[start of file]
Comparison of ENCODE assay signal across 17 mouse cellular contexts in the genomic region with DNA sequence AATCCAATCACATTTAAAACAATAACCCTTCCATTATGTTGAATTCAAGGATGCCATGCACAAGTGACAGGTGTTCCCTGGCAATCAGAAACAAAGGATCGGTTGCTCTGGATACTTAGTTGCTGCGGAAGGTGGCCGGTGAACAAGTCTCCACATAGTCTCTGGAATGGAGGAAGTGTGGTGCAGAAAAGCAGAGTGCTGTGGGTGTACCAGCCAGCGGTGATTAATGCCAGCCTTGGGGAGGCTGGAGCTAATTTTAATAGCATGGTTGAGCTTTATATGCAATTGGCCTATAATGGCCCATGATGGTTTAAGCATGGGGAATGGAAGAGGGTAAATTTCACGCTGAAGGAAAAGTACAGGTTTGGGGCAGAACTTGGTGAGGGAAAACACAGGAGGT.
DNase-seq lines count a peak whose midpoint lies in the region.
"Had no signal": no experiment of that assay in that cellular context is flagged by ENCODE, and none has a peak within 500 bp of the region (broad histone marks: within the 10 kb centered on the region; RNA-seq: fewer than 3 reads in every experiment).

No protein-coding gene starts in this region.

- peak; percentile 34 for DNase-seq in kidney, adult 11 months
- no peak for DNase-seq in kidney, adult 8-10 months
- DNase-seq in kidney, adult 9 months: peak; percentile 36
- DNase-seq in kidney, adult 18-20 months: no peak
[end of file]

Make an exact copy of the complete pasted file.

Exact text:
Comparison of ENCODE assay signal across 17 mouse cellular contexts in the genomic region with DNA sequence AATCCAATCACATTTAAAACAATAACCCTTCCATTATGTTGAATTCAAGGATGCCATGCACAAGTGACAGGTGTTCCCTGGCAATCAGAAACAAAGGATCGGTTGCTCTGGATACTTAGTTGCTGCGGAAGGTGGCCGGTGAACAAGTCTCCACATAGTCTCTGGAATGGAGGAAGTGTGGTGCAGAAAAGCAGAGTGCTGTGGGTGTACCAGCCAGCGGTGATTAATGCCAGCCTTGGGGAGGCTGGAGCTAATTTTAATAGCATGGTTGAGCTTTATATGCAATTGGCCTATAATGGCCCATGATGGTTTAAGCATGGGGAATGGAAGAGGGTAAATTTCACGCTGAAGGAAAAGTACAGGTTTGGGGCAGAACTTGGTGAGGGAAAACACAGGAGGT.
DNase-seq lines count a peak whose midpoint lies in the region.
"Had no signal": no experiment of that assay in that cellular context is flagged by ENCODE, and none has a peak within 500 bp of the region (broad histone marks: within the 10 kb centered on the region; RNA-seq: fewer than 3 reads in every experiment).

No protein-coding gene starts in this region.

- peak; percentile 34 for DNase-seq in kidney, adult 11 months
- no peak for DNase-seq in kidney, adult 8-10 months
- DNase-seq in kidney, adult 9 months: peak; percentile 36
- DNase-seq in kidney, adult 18-20 months: no peak